Molecular determinants of human T cell differentiation and host-pathogen interaction
Sundrud, Mark Scott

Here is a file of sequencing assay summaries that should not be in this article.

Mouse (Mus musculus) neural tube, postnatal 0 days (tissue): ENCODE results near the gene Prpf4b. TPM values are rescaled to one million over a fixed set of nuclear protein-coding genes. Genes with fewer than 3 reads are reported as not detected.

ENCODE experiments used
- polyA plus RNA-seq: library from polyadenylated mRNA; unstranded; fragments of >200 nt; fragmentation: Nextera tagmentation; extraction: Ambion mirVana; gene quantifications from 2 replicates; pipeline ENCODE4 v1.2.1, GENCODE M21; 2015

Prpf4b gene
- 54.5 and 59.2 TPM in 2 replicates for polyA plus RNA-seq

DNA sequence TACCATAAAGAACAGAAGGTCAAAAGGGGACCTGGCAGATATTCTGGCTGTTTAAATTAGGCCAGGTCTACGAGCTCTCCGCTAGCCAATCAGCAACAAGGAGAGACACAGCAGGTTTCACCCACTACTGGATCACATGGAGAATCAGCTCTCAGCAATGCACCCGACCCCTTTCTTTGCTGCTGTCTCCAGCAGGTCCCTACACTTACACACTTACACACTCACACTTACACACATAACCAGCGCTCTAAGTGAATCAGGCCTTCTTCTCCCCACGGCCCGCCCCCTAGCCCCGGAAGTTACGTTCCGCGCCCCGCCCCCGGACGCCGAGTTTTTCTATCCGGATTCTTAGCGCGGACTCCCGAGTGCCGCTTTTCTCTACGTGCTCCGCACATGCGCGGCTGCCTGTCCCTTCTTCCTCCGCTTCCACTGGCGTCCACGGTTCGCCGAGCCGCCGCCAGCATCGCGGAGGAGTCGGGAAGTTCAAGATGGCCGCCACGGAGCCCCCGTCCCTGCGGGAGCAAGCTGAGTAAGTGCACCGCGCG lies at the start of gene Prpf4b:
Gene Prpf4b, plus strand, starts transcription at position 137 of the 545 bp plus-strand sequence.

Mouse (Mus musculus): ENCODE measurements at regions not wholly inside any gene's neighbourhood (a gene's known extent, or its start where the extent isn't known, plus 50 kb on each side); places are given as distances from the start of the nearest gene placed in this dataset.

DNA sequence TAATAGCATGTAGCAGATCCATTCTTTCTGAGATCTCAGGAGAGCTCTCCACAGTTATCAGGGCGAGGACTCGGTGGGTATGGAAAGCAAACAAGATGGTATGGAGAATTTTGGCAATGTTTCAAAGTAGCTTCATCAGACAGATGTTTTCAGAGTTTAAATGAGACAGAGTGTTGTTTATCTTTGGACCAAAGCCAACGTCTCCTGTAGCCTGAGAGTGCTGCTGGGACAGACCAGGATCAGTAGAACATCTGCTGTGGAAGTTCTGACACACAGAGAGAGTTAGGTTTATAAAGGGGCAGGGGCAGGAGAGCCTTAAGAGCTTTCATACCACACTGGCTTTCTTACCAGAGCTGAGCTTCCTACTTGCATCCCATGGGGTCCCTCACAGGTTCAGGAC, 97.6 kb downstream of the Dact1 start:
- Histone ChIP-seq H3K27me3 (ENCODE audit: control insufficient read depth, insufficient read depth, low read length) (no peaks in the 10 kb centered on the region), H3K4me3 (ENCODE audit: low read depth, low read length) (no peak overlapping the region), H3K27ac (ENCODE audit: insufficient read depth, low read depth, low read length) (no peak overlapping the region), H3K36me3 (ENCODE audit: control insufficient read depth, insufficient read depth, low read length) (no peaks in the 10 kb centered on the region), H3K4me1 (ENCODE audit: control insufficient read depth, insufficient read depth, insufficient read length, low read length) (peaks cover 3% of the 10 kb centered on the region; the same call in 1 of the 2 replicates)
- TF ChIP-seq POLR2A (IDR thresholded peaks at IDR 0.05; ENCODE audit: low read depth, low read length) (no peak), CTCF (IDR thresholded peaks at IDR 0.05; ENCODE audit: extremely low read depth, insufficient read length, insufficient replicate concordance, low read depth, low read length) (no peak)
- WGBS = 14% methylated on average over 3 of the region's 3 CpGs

The differentiation of naive T helper (Th) cells into effector/memory subsets and their interaction with invading pathogens ultimately determines the outcome of infectious human diseases. The research detailed herein is aimed to delineate the transcriptional regulation of human Th cell differentiation and to further understand how these cells interact with microbial pathogens. Utilizing a lentiviral transduction system, we genetically modify primary human Th cells to further elucidate the roles of T-bet and GATA-3 during human Th cell differentiation. Furthermore, we describe how two important human pathogens, human immunodeficiency virus (HIV)-1 and Helicobacter pylori (H. pylori), usurp or perturb Th cell function, possibly contributing to their evasion of human immune responses. Our results lend novel insight into the regulation of human Th cell differentiation, function and interaction with pathogens. Moreover, this work has implications in the development of novel therapeutic strategies to manipulate Th cell function during infectious diseases or immunopathologies.